Pegasus—like Django—can be deployed on any standard cloud infrastructure.
The most common ways of deploying Pegasus are:
On a raw VPS / Virtual Machine, such Digital Ocean, Linode, or Amazon EC2 or Lightsail
On a platform-as-a-service (PaaS) platform, such as Heroku, or PythonAnywhere
In a containerized way, using Docker, and (optionally) Kubernetes
Choosing the right deployment architecture involves a complex set of trade-offs, and there’s no one-size-fits-all solution. PaaS and Docker-based solutions tend to be easier to get up and running, but can be more difficult to modify and are often more expensive at scale. Meanwhile, setting up a VPS can be error-prone but is a very cost-effective way to deploy small applications.
Much of the choice will also depend on the knowledge and comfort of you/your team with various tools and platforms.
Officially supported platforms#
Pegasus ships with configuration files to deploy to select platforms out-of-the-box. The officially supported platforms are:
Heroku is the most common choice, and is the recommended option for staging sites or MVPs.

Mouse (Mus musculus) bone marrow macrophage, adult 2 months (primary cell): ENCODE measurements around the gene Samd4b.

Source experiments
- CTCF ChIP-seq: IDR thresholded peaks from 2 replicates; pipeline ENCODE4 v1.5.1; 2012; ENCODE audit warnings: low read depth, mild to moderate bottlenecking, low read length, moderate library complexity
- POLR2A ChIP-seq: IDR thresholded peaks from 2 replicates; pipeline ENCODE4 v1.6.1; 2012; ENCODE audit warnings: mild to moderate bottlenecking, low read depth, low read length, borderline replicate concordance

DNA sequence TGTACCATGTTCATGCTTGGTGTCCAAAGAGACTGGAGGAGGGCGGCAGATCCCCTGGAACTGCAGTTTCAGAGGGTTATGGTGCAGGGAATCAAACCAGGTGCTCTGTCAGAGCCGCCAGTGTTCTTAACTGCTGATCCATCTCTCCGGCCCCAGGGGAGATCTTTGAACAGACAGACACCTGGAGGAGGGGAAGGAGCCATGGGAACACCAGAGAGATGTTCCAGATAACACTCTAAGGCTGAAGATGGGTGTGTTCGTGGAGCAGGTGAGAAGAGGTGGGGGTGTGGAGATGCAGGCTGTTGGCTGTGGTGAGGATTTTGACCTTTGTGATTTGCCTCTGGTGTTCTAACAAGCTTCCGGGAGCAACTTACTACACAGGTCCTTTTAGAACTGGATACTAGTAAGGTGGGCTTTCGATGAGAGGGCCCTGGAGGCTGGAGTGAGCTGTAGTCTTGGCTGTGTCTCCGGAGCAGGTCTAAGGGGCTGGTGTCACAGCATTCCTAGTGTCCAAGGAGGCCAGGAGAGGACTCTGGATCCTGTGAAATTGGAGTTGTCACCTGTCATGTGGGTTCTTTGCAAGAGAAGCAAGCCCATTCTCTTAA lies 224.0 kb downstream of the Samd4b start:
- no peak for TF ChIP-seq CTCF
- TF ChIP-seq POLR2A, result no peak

If you would like to deploy to a platform that’s not listed here, please get in touch on Slack or by emailing email@example.com and I’m happy to help!
The maintainer of Pegasus hosts Pegasus apps on a virtual private server, using gunicorn and nginx. I’m happy to help support deployments like this, and am hoping to offer more automated tooling for them in the future. The Django documentation provides a good overview on how to deploy Django to your own server.
Additionally, Pegasus’s Docker support can be used as a basis for other production environments that supports container—for example, Google Kubernetes Engine and Amazon ECS.
Please reach out in the Pegasus Slack
#deployment channel for any help on this!